In different parts of the United States, domestic terrorism by the Ku Klux Klan was sanctioned by economic and political leaders because many were members and had no qualms about destroying Black people or Black institutions. Black-owned businesses were regularly targeted for destruction causing massive loss of investment dollars, sales, and profits. Many times, Black-owned businesses were uninsured and because of the racist policies of American insurance companies, once a Black business was destroyed, that was it.      

Trying to heal in Oklahoma?

There have been efforts to promote some healing in the aftermath of the shameful episode in Oklahoma. In 1996 the Tulsa Race Riot Commission was formed to provide an historical account of the events which transpired. A report was delivered on February 28, 2001 with recommendations for sizeable restitution for Blacks who were victimized.

“It was a tragic, infamous moment in Oklahoma and the nation’s history. The worse civil disturbance since the Civil War,” wrote Tulsa State Representative Don Ross in the prologue of the report. “It happened. There was murder, false imprisonment, forced labor, a cover-up, and local precedence for restitution. While the official damage was estimated at $1.5 million, the black community filed more than $4 million in claims. All were denied.”

At the time, there was no effort to deliver restitution to Black landowners and business owners, nor were any Whites held responsible for the “reign of terror.” Rep. Ross said, “Justice demands a closure as it did with Japanese Americans and Holocaust victims of Germany. It is a moral obligation.”

Some of those recommended actions aimed at healing the racial wounds involved direct payments to survivors of the 1921 race riot as well as their descendants, the establishment of a scholarship fund and the creation of economic empowerment zones and public memorials for the victims in the Greenwood District, where much of the violence transpired and where fires burned.

In search of solutions for Black America

During a 2011 appearance in Pittsburgh, Penn., at an annual town hall meeting hosted by talk show host Bev Smith, the Honorable Minister Louis Farrakhan addressed the problem of “The Disappearing Black Community and How We Can Get It Back.” Historically, when Blacks get together to discuss economics, meddling Jewish organizational leaders object, and this was no exception. Despite their anger, Min. Farrakhan forthrightly addressed the issue.

Bev Smith, syndicated talk show host and Min. Louis Farrakhan.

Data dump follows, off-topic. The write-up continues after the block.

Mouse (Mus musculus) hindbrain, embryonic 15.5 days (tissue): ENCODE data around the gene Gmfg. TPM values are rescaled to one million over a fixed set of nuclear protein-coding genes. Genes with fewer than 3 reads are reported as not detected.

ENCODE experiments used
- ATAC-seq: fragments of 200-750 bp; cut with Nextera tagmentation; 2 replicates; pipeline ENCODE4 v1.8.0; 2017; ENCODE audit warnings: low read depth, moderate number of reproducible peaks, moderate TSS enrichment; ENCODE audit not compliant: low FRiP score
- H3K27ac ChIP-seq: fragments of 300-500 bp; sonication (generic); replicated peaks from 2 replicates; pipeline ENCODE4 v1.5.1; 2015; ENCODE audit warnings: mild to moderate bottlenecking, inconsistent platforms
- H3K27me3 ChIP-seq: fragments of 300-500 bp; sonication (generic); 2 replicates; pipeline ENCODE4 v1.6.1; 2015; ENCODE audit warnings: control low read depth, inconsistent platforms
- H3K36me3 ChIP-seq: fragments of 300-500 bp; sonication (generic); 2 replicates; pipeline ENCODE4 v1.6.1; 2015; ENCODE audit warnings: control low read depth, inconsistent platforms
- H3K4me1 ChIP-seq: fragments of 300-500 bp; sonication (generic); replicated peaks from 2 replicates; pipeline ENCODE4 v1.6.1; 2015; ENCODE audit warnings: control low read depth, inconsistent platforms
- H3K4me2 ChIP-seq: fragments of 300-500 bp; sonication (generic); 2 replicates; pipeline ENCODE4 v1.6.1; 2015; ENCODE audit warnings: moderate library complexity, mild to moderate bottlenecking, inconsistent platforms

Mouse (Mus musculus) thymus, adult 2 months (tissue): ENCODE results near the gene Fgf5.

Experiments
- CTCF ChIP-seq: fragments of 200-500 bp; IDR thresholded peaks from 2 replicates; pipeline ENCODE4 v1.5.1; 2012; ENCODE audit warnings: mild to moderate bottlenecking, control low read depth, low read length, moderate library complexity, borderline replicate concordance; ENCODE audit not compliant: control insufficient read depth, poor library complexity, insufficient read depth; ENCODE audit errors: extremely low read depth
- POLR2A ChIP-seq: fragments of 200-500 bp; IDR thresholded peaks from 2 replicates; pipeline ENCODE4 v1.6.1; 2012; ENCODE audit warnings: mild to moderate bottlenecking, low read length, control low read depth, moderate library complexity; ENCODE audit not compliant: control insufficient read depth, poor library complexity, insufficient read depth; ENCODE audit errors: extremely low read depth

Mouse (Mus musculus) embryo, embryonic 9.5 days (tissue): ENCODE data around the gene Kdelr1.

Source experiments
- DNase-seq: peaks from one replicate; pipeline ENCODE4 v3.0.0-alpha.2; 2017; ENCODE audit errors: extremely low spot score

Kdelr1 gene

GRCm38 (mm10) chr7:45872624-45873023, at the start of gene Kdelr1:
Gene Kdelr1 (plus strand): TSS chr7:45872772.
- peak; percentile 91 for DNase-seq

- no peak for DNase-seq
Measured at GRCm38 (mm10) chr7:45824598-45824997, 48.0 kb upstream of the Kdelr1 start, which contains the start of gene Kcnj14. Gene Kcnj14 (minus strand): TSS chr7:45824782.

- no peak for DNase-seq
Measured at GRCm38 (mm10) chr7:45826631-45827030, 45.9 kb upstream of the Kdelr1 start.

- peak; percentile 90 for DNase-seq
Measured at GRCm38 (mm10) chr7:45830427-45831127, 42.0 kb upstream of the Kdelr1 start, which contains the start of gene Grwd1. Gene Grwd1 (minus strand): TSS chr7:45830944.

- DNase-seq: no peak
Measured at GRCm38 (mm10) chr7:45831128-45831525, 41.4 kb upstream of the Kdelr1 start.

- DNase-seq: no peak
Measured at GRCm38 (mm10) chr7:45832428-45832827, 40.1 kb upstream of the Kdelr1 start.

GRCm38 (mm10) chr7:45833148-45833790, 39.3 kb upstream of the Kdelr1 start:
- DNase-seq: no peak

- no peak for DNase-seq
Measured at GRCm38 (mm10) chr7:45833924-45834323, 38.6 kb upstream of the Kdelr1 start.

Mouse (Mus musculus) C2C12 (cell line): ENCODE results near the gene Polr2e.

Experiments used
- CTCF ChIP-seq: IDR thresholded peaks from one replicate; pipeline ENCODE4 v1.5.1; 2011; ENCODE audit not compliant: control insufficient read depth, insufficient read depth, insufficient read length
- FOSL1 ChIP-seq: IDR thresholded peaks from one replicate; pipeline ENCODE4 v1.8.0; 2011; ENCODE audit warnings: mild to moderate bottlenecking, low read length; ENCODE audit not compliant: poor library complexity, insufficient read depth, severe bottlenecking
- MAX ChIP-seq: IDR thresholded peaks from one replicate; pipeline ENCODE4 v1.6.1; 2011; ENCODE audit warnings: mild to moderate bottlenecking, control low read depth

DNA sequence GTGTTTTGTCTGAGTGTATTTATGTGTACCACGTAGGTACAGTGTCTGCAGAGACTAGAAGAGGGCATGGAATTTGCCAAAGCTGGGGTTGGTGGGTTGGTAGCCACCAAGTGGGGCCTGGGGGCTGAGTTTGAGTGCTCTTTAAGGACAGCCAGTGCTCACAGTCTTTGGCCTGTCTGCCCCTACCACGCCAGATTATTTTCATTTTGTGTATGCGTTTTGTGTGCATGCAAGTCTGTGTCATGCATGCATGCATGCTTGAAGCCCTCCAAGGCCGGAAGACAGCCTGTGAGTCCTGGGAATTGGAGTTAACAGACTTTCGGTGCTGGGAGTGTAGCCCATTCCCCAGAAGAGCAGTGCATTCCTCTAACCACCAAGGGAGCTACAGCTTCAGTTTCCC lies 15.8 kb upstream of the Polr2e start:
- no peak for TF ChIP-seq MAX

“We, as elders, have some fault in this matter: When we could integrate, when we could go into the finest establishments and eat wonderful meals and socialize, we took our minds off of the prize. I read that when the NAACP, the Urban League, and other Black organizations were established, the thought behind those who helped to found these organizations was for Blacks to have a benign economic liberalism,” Min. Farrakhan noted.

“In other words, even though Blacks could fight for rights, we could not become economically self-sufficient, because the benefit was for others to take our money for providing the services that we are not providing for ourselves,” he added.

We can create clean, economically viable progressive Black-controlled and owned communities, however there has to be an attitude adjustment, said experts and Black economic advocates.

Cedric Muhammad recommends studying the rotating savings and credit traditions of Chinese, Japanese, West African and Jamaican communities as well as the free-loan societies of the Jewish community. He also recommended a study of the success of Black communities in Durham, N.C., and Richmond, Va.   The Economic Blueprint of the Most Honorable Elijah Muhammad and its re-introduction by Minister Farrakhan is a key factor that can make saving and pooling of resources not only an inter-generational activity but a lot of fun, Cedric Muhammad said.

“Intellectually, while we do know more today than 93-years-ago, that superior knowledge of self, others and technology has not been activated by a circumstance that compels us to do for self, as they, in Greenwood, Okla., once did,” said Mr. Muhammad. “Even the vast majority of us who know better won’t do better because our intellect and knowledge does not have the power to break the emotional attachment we have to integration.  Our love for another civilization’s political and cultural identity is connected to a denial of our independent economic identity.  There is still a psychological and emotional chain that has to be broken in order for us to change,” he added.

Whether in politics, economics or crime prevention, there is often a disconnect preventing collective advancement and properly dealing with these pressing issues, added Rev. Otis Moss III of Trinity United Church of Christ. “We have not had a connection between strategy and implementation; practitioner and theorist. We’ve always had the separation,” said Rev. Moss. “There has to be a strong connection and coalition for those who are doing the work and also those who are doing the theory and those who are doing policy formation.”